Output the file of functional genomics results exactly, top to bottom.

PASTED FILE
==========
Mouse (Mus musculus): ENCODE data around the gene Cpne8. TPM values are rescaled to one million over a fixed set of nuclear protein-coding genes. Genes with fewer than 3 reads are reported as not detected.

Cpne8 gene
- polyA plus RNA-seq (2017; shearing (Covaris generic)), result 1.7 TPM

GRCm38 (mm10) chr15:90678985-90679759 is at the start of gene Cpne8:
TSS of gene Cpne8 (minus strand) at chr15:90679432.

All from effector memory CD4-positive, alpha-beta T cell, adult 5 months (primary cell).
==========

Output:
Mouse (Mus musculus): ENCODE data around the gene Cpne8. TPM values are rescaled to one million over a fixed set of nuclear protein-coding genes. Genes with fewer than 3 reads are reported as not detected.

Cpne8 gene
- polyA plus RNA-seq (2017; shearing (Covaris generic)), result 1.7 TPM

GRCm38 (mm10) chr15:90678985-90679759 is at the start of gene Cpne8:
TSS of gene Cpne8 (minus strand) at chr15:90679432.

All from effector memory CD4-positive, alpha-beta T cell, adult 5 months (primary cell).